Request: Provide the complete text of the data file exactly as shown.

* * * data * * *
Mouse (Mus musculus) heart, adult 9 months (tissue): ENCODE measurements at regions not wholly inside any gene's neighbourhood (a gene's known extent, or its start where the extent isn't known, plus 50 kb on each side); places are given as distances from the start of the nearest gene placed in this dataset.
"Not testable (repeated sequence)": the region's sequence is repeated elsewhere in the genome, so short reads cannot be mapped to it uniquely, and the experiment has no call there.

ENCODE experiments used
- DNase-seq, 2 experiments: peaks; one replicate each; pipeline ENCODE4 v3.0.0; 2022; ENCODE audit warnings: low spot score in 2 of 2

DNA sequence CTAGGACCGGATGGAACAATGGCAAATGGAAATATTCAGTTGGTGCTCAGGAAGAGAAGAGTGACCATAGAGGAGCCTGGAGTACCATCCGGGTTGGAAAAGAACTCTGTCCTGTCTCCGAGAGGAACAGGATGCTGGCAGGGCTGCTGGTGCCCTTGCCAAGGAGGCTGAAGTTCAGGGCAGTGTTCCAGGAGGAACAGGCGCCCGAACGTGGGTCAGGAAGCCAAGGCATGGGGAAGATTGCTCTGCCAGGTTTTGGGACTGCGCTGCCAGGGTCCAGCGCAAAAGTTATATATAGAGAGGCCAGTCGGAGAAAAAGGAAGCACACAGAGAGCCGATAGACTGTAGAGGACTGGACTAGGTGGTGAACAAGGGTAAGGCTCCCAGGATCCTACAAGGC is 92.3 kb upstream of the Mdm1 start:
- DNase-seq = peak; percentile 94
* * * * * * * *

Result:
Mouse (Mus musculus) heart, adult 9 months (tissue): ENCODE measurements at regions not wholly inside any gene's neighbourhood (a gene's known extent, or its start where the extent isn't known, plus 50 kb on each side); places are given as distances from the start of the nearest gene placed in this dataset.
"Not testable (repeated sequence)": the region's sequence is repeated elsewhere in the genome, so short reads cannot be mapped to it uniquely, and the experiment has no call there.

ENCODE experiments used
- DNase-seq, 2 experiments: peaks; one replicate each; pipeline ENCODE4 v3.0.0; 2022; ENCODE audit warnings: low spot score in 2 of 2

DNA sequence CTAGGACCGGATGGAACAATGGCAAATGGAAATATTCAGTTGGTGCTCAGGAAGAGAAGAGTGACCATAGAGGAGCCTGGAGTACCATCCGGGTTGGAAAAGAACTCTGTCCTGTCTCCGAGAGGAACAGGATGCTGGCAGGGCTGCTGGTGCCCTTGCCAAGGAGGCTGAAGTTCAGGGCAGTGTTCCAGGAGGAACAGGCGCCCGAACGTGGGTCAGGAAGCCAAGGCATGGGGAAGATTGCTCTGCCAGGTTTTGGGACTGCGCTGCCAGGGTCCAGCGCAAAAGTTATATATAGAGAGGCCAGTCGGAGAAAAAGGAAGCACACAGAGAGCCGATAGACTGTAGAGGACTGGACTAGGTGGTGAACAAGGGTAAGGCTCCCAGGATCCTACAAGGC is 92.3 kb upstream of the Mdm1 start:
- DNase-seq = peak; percentile 94